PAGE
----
In less than 10 hours, Merion director of golf course operations Matt Shaffer plans to send his green department team on the grounds of the East Course at Merion Golf Club in Ardmore, Pa., to prepare for the first round of the 113th U.S. Open.
Any pep talk planned, Matt?
"I'll get them revved up a little," Shaffer tells GCM.
Now, all he can do is hope that Merion isn't hammered.
It doesn't sound pretty for Thursday, if you listen to meteorologist Herbert Stevens, who provides weather information for approximately 70 golf courses in the region.
"It's breezy right now, which tells me there's a pretty good pressure gradient," Stevens said around 3 this afternoon. "That tells me the atmosphere is energized, capable of mischief."
Stevens, who more than three decades ago was the second meteorologist to appear in the first hour of programming the day The Weather Channel debuted in May 1982, is here providing Shaffer and USGA Executive Director Mike Davis with his findings.
They must not like what they hear.
"Tomorrow is a matter of pick your poison," says Stevens, absolutely certain it will rain, and it could be a whole lot, perhaps as much as 3 inches. "If it goes north, we could be muggy, get hail, probably a tornado watch. If it comes right over us, it could be a little cooler with heavy rainfall. Twenty-five miles separates which one we could get. Either way, severe weather or rain is an issue. It's a slam dunk we'll get at least an inch of rain. It could be two or three inches easy just as well."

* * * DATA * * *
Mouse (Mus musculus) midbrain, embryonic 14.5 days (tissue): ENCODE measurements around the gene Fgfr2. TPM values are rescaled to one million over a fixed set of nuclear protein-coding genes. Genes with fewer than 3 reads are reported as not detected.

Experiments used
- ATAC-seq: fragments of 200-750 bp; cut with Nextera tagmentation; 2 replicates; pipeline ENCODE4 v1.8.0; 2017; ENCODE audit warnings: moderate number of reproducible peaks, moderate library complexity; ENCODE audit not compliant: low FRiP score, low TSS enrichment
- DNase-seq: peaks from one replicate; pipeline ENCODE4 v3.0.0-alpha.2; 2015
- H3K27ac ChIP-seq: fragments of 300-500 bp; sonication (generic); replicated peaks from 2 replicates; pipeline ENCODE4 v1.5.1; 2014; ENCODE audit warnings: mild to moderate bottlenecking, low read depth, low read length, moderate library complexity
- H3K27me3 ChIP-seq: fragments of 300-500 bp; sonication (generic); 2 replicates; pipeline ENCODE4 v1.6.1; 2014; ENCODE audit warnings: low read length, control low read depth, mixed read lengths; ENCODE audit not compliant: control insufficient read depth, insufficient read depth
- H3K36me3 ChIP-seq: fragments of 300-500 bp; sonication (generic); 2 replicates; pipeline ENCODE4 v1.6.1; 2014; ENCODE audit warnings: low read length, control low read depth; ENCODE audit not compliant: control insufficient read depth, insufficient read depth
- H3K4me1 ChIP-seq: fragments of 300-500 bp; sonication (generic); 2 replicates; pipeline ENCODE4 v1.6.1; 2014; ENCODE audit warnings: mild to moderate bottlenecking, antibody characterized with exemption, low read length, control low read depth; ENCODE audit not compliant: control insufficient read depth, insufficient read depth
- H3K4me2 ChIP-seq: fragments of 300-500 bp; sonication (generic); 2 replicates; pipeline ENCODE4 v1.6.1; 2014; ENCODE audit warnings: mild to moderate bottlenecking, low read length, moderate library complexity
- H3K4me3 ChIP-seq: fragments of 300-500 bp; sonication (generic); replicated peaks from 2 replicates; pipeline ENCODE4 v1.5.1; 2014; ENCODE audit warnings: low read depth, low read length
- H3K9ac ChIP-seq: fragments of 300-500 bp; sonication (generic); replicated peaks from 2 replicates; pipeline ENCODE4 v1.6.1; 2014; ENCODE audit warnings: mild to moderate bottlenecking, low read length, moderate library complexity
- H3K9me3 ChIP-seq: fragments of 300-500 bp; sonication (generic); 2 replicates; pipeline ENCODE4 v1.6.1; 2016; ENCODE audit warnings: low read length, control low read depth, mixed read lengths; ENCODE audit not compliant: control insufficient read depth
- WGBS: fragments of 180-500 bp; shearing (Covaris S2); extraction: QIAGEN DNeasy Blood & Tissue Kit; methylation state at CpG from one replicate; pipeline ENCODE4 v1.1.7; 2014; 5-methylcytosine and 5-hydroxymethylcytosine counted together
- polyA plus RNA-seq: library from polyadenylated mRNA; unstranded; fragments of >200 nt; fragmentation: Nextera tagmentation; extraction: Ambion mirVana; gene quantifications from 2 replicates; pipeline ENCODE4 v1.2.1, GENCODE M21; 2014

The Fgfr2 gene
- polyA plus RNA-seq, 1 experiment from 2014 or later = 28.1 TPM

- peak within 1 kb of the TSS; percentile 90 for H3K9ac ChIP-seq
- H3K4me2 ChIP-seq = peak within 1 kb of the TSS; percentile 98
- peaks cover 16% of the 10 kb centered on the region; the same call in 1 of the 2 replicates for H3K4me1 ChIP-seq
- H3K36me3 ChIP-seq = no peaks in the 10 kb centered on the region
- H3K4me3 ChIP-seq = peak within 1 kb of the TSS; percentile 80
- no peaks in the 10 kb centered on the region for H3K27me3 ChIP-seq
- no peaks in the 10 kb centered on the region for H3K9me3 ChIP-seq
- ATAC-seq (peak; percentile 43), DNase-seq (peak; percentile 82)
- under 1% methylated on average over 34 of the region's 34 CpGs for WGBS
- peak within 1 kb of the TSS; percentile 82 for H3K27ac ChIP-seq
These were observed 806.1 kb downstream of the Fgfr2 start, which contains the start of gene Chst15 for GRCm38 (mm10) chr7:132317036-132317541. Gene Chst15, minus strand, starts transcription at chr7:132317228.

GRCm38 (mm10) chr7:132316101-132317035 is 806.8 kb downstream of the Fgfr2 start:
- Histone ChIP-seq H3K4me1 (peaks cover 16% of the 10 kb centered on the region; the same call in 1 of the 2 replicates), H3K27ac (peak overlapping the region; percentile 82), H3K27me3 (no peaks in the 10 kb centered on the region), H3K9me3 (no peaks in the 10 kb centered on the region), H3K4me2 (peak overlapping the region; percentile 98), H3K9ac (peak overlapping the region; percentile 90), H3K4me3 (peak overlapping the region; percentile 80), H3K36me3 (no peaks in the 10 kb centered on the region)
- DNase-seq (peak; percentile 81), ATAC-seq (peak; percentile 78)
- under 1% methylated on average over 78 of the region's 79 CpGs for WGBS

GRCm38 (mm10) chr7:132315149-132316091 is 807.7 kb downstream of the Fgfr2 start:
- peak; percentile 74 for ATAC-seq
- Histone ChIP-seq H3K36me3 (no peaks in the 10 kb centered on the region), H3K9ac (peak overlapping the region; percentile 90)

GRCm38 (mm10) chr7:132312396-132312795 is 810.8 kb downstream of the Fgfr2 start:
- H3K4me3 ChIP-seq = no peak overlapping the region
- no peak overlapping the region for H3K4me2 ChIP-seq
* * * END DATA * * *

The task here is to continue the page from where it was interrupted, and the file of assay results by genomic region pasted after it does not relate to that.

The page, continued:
Any chance it'll miss Merion?
"No," says Stevens, adding he expects the rain to come possibly as early as daybreak.
If anyone knows what it takes to prepare for a major, it's Ken Mangum, CGCS, who oversees Atlanta Athletic Club. Mangum, who stopped by today to see Shaffer (being interviewed here in this picture by a local TV station) and the golf course, was host to the PGA Championship twice, including 2011.
"I feel for Matt, but he's handling it like a pro," Mangum says. "I just hope he doesn't have to fix bunkers. Nobody likes fixing bunkers after it rains."
Shaffer and East Course superintendent Arron McCurdy have faith in their staff and volunteers totaling nearly 150. And they believe in Shaffer and McCurdy. Even more importantly, they seem to believe in each other.
"We've got some of the best people in the world here, from superintendents to agronomists who have come from all over," says part-timer Dennis Donahue. "If this group can't hold it together, nobody can."
McDonald added, "We've got the right group of guys."
The crew did not mow this evening. The fairways, though, were rolled. And tomorrow morning, at 4:30 a.m., they will be out there again for the big day. As for Stevens, well, he will keep an eye on the weather throughout this evening. He knows what's at stake. We're not sure if he was serious about this next part, though. Probably not, right?
"If we don't have bad weather tomorrow, I'll be unemployed," Stevens said.
Relieved? Those would be the people whose wish that Stevens is wrong comes true.